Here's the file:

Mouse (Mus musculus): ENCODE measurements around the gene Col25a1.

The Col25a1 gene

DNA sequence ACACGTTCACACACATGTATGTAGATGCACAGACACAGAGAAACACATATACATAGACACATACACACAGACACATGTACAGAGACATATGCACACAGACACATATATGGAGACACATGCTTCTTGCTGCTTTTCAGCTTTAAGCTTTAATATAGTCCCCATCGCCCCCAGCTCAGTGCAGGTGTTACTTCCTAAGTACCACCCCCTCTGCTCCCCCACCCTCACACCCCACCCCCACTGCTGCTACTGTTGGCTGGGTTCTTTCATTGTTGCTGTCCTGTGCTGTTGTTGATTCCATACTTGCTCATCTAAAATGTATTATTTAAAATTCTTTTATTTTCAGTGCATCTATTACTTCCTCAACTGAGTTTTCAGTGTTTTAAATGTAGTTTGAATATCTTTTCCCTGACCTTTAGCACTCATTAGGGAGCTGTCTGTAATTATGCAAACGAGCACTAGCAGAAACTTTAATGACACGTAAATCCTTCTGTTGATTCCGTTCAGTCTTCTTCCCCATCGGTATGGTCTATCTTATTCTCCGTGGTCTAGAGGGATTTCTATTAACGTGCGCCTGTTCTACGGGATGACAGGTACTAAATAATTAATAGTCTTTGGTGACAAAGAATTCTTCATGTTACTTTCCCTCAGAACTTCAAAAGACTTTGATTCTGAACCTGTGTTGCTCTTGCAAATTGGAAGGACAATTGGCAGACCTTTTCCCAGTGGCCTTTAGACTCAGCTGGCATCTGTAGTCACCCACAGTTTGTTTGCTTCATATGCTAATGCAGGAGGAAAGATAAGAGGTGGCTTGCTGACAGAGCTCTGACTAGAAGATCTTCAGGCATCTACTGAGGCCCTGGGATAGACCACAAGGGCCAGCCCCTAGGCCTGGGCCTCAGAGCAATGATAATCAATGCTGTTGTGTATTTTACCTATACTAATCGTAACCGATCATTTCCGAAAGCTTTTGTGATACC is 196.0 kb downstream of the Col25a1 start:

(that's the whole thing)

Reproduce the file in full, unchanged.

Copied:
Mouse (Mus musculus): ENCODE measurements around the gene Col25a1.

The Col25a1 gene

DNA sequence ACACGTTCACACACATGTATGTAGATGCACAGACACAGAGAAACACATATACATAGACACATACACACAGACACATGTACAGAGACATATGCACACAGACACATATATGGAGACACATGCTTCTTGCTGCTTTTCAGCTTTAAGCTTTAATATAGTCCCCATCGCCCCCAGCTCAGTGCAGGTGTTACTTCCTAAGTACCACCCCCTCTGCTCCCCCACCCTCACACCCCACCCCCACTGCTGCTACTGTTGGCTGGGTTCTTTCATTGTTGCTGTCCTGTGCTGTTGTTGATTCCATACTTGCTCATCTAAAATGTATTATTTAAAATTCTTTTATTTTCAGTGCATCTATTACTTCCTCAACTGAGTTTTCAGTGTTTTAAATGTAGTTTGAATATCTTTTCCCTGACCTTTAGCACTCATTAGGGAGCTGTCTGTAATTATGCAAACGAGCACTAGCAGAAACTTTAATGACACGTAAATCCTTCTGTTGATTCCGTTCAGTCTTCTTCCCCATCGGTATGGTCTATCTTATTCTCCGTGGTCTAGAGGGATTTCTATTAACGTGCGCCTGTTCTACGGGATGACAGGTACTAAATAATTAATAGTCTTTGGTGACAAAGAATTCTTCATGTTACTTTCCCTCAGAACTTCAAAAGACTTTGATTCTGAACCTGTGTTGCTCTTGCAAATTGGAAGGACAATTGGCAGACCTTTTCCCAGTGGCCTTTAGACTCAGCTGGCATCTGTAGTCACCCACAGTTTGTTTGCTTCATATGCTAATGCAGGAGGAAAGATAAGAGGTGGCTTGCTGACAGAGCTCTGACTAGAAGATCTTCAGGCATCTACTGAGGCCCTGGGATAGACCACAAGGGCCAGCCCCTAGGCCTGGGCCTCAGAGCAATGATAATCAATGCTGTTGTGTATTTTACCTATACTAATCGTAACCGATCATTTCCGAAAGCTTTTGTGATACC is 196.0 kb downstream of the Col25a1 start: